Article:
Department

Department of Music

First Advisor

Dr. Anne Guzzo

Description

Despite the coincidence of the so - called “British Renaissance” of classical music and the First World War, two events central to British cultural development at the turn of the century, little research exists regarding their interrelation. Using primary an d secondary documents found in Laramie and London, this project seeks partly to fill that gap, examining two choral works which served as their respective composer’s reactions to WWI. Gustav Holst’s “Ode to Death” and Ralph Vaughan Williams’ “Dona Nobis P acem” were both analyzed for motivic, formal, and orchestrational means used in settings of war - related texts. Additionally, biographical information and correspondences were used to provide context for the works and to elucidate opinions and emotions the composers had toward the war and its affiliated issues, including violence, politics, and the spirituality of mortality. These feelings were complex and occasionally contradictory. A variety of musical means were found to be used to communicate these nuanc ed opinions; the composers’ perspectives defy such restrictive designations as “pacifist” or “hawkish,” and these pieces reflect this.

Comments

Oral Presentation, UW Honors Program

Share

COinS
 

British Composers and the First World War: Choral Expressions of Wartime Experience by Vaughan Williams and Gustav H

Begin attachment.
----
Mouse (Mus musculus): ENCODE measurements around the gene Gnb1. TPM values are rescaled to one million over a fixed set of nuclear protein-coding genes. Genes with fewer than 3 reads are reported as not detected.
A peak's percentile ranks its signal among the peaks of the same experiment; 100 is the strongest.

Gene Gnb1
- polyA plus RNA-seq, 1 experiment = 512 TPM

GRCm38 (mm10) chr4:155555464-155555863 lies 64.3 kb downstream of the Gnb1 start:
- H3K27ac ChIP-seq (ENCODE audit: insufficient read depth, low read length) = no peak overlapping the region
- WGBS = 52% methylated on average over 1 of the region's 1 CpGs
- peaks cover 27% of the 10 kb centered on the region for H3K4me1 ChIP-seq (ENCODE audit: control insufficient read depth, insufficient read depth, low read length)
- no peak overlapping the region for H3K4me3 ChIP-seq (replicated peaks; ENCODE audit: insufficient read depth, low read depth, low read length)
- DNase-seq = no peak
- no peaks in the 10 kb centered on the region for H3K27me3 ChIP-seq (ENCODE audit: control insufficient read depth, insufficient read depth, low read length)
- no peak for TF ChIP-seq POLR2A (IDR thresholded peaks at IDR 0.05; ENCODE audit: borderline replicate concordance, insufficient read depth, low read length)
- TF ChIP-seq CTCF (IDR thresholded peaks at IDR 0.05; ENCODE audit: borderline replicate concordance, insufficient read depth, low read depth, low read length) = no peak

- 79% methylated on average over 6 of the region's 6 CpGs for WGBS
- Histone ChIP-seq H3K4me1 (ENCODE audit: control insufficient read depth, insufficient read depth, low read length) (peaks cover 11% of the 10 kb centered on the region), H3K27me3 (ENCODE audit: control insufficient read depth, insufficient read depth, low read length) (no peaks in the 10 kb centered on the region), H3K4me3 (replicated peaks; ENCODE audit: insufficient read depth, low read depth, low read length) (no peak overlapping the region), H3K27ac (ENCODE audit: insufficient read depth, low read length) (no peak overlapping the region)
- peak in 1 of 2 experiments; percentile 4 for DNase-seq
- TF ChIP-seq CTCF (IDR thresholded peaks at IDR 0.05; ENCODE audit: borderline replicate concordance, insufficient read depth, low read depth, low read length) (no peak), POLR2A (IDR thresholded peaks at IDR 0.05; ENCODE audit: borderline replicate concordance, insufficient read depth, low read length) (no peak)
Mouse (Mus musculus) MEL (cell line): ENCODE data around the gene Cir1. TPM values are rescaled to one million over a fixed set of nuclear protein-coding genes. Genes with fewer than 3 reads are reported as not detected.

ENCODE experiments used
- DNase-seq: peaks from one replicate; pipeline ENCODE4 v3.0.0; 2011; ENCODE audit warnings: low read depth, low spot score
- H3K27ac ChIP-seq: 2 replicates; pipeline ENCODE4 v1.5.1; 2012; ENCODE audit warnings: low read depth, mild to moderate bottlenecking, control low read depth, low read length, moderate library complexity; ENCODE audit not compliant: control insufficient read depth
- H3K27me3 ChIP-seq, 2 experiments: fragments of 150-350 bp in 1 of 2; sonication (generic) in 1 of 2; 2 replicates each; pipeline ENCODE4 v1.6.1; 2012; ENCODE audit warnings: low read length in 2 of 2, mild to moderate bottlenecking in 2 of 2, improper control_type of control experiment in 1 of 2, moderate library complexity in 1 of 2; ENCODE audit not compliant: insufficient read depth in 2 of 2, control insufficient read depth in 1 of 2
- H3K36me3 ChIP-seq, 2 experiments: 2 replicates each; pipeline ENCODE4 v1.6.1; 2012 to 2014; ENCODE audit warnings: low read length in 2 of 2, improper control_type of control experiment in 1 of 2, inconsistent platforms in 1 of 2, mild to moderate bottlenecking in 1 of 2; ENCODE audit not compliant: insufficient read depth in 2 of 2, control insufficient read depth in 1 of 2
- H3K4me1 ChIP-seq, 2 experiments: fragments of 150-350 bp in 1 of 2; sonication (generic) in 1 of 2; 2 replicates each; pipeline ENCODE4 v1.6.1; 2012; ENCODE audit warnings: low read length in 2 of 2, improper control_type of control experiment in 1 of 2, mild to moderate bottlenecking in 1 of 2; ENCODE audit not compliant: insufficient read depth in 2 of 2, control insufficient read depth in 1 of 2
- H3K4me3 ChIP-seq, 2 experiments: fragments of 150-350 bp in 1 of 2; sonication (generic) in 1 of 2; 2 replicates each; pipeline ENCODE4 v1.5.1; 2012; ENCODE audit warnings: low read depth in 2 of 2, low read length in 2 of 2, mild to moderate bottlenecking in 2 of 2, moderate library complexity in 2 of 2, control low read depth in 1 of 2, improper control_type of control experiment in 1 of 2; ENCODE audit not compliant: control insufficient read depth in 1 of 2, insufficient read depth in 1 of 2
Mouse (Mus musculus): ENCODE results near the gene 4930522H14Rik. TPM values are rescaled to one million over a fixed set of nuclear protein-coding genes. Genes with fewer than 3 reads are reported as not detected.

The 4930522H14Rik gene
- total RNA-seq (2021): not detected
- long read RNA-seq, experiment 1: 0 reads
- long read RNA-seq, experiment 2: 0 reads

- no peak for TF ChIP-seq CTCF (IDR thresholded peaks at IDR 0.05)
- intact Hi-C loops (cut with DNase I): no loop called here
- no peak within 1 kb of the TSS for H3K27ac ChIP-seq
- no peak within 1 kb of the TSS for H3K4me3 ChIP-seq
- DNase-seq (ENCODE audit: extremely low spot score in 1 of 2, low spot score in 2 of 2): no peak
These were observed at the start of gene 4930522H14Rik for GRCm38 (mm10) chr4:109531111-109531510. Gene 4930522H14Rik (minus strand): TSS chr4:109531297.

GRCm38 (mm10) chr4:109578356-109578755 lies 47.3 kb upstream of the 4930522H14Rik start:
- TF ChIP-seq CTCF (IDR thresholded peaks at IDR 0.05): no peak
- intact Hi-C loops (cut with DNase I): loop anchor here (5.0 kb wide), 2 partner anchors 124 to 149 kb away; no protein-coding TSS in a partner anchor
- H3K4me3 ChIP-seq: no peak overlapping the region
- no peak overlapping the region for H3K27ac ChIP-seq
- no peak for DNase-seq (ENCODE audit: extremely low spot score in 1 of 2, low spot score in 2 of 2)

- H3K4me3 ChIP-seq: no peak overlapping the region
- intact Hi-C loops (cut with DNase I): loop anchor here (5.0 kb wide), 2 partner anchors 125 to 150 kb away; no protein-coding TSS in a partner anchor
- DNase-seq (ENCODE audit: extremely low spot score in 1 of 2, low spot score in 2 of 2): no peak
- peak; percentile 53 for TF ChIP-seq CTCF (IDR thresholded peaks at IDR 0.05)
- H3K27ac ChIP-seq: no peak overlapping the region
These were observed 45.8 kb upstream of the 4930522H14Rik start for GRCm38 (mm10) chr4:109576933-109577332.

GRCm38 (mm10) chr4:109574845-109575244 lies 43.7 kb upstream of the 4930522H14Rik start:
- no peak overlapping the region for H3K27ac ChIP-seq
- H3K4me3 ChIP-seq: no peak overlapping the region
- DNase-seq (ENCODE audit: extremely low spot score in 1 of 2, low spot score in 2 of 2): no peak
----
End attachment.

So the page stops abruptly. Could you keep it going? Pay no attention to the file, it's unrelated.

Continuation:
Despite the coincidence of the so - called “British Renaissance” of classical music and the First World War, two events central to British cultural development at the turn of the century, little research exists regarding their interrelation. Using primary an d secondary documents found in Laramie and London, this project seeks partly to fill that gap, examining two choral works which served as their respective composer’s reactions to WWI. Gustav Holst’s “Ode to Death” and Ralph Vaughan Williams’ “Dona Nobis P acem” were both analyzed for motivic, formal, and orchestrational means used in settings of war - related texts. Additionally, biographical information and correspondences were used to provide context for the works and to elucidate opinions and emotions the composers had toward the war and its affiliated issues, including violence, politics, and the spirituality of mortality. These feelings were complex and occasionally contradictory. A variety of musical means were found to be used to communicate these nuanc ed opinions; the composers’ perspectives defy such restrictive designations as “pacifist” or “hawkish,” and these pieces reflect this.